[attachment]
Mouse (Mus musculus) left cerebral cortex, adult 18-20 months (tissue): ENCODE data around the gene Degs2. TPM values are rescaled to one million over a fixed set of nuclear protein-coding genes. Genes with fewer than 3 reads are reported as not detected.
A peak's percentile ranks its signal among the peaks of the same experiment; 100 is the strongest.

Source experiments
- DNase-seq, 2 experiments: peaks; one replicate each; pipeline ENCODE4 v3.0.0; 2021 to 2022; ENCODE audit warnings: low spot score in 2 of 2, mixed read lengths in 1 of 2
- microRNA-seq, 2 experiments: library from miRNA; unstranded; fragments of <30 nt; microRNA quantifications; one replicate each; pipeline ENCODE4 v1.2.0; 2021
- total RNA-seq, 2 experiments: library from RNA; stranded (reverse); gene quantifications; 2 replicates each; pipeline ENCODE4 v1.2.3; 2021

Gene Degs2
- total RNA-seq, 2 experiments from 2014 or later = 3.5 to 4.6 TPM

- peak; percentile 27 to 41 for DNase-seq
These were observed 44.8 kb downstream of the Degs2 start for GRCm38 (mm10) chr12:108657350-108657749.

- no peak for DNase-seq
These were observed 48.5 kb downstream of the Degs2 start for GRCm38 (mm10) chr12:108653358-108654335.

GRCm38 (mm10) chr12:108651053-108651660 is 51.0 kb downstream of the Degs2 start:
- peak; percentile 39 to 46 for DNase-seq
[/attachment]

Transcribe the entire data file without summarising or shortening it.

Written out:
Mouse (Mus musculus) left cerebral cortex, adult 18-20 months (tissue): ENCODE data around the gene Degs2. TPM values are rescaled to one million over a fixed set of nuclear protein-coding genes. Genes with fewer than 3 reads are reported as not detected.
A peak's percentile ranks its signal among the peaks of the same experiment; 100 is the strongest.

Source experiments
- DNase-seq, 2 experiments: peaks; one replicate each; pipeline ENCODE4 v3.0.0; 2021 to 2022; ENCODE audit warnings: low spot score in 2 of 2, mixed read lengths in 1 of 2
- microRNA-seq, 2 experiments: library from miRNA; unstranded; fragments of <30 nt; microRNA quantifications; one replicate each; pipeline ENCODE4 v1.2.0; 2021
- total RNA-seq, 2 experiments: library from RNA; stranded (reverse); gene quantifications; 2 replicates each; pipeline ENCODE4 v1.2.3; 2021

Gene Degs2
- total RNA-seq, 2 experiments from 2014 or later = 3.5 to 4.6 TPM

- peak; percentile 27 to 41 for DNase-seq
These were observed 44.8 kb downstream of the Degs2 start for GRCm38 (mm10) chr12:108657350-108657749.

- no peak for DNase-seq
These were observed 48.5 kb downstream of the Degs2 start for GRCm38 (mm10) chr12:108653358-108654335.

GRCm38 (mm10) chr12:108651053-108651660 is 51.0 kb downstream of the Degs2 start:
- peak; percentile 39 to 46 for DNase-seq